If you’ve been placed on hold, you’ve heard the music. It’s meant to fill the void of being sent indefinitely to customer service limbo, but during the pandemic a lot more of us are on hold, whether it’s with the unemployment office, or dealing with medical or credit card bills.
On TikTok, the on-hold music opened up a trend. In late October, user critterbiscuit posted a performance piece to the track, 43 minutes into being placed on hold.
After that, others documented their own experiences getting lost in the music.
The instrumental track is formally titled "Opus No. 1," and it was recorded by Tim Carleton in 1989, when he was 16. When his friend Darrick Deel later took a job at Cisco in the '90s designing phones, he asked if he could use the track as hold music, and soon it was in millions of phones.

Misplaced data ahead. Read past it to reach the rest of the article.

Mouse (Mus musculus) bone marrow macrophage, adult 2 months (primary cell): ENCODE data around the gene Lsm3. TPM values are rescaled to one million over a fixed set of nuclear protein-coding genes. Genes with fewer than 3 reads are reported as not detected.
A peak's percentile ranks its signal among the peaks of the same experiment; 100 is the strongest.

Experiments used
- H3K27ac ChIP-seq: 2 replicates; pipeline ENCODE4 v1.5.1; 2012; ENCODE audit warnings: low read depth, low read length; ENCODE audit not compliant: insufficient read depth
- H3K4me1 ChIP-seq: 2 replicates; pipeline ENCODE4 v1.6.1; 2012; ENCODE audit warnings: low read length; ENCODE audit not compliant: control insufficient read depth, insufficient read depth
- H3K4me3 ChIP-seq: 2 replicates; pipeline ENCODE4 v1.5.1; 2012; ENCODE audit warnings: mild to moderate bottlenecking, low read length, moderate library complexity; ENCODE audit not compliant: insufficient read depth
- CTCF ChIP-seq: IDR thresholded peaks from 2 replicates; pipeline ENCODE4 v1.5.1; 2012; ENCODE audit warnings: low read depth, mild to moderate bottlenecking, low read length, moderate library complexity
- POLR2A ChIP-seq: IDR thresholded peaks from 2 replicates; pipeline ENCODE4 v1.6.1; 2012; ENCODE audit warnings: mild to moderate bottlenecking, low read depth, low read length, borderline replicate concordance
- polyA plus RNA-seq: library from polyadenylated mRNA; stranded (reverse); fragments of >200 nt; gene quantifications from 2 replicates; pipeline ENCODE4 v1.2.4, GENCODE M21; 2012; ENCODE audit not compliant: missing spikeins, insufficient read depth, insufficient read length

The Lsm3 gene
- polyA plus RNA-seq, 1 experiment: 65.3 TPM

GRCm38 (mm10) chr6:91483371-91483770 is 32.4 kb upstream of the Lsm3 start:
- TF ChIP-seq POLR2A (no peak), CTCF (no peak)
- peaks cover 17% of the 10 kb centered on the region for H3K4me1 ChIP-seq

But the TikTok trend also allows us to see a wider range of on-hold experiences.
It's been parodied before, of course: YouTuber Lenarr Young did a popular video about the hold music over the summer. But one comment shows just how universal this experience is: "Even worse when the song fades out and sounds like someone is going to talk but then it just repeats the song again."
The audio also got a lot of play after the election. It's almost like the on-hold music is a metaphor for America right now.